Green Man Festival 2008

Glanusk Park, Brecon Beacons. 15-17 August

Green Man Festival 2008

Photographer: Trevor Eales20 August 2008

The sight of a group of friends stubbornly keeping the previous night's party alive is nothing new, but oblivious to this drunken scene are the three little boys splashing about in the stream in front of them, watched on by their mother, her face glistening with fresh glitter.
Set in the glorious Glanusk Park, near Abergavenny, Green Man is a labour of love originally set up as a quaint 300 capacity festival in 2003 by Jo and Danny from, err, It's Jo and Danny. Crowd numbers have since risen to 10,000, causing some to fear the festival may begin to lose it's unique boutique feel. It's a credit to the Green Man team then that the enigmatic vision prevails, ensuring a glorious atmosphere where conifers sparkle with fairy lights and bubbles mix with the smiles of thousands of skipping children, floating through the air and up into the Beacons.

Of course, it being the Welsh hills crow-black clouds threatening to create carnage stir constantly above the site all weekend. Not that you would know from the persistent grins you see wherever you go. Whether it's the inspired bill of Americana and leftfield indie, the bubbles or the sight of mums and dads in Sonic Youth shirts, the ambience feels like Jo and Danny have stumbled across a key leyline that channels positivity and great music.

Or maybe it's a chakra buried beneath the main stage, because the affective energy that Truckers of Husk's instrumental intricacy creates is a magnificent way to kick start the weekend. 'Panther Party' sounds like Ennio Morricone duelling with Dick Dale, but it's the haunting chorus of (appropriately titled) 'Greenman Singalong' that resonates long after they've left the stage.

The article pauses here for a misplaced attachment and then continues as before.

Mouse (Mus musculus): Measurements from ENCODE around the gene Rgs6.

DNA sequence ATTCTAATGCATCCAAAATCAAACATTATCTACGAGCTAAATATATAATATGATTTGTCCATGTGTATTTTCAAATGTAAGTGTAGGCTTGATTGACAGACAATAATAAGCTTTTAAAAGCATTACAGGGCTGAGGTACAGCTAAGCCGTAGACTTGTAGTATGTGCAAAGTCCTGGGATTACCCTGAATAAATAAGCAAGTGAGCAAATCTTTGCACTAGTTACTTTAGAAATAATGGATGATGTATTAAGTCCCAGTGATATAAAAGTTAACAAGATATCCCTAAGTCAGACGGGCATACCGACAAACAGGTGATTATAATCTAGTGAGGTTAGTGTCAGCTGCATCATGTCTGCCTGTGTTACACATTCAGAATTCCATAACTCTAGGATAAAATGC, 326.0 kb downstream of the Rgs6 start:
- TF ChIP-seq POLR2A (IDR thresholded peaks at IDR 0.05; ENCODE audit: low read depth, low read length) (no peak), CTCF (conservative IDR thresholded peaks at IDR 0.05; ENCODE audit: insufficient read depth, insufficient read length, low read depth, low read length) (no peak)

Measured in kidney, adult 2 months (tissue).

Green Man nicely ensures pre-teens are catered for with puppet shows and gargoyle-making in the kids field, before their folks drag them over to next door's Folky Dokey for the tempting noise of Fuck Buttons and Magik Markers. Magik Markers' Sunday performance is threatening and relentless enough to give even grown-ups nightmares. But Fuck Buttons' delicious take swirls with the kind of fantasy and dark wonder that suggests Spacemen 3 and My Bloody Valentine being mixed together by Guillermo Del Toro.

After Drive By Truckers' blistering country'n'roll, Friday closes with Spiritualized, Jason Pierce expertly morphing the gospel of 'Come Together' and 'Soul On Fire' with a heavy, psychedelic rush that harks back to his own days with Spacemen 3.

Saturday opens with a dad, a pram and a hill. Pram, complete with child, is repeatedly sprinted down the hill overlooking the main stage by dad - watched by an amused Zoe Ball and Norman Cook. Later, the Celebrity Green Man Olympics will continue with Rhys Ifans hopping through the crowd, dressed head to toe in bin bags, before Super Furry Animals deny the rain any superiority with a storming set and a gorgeous 'Juxtaposed With U'.

Bristol's Babel create an absorbing, but slightly chilling, folk which follows the same route as DeVotchKa. Their Saturday main stage set is a joy. 'Police Car' is endearing, while new single 'Make Your Bed' is a stirring romp with the same mischievous glint in the eye as Nick Cave.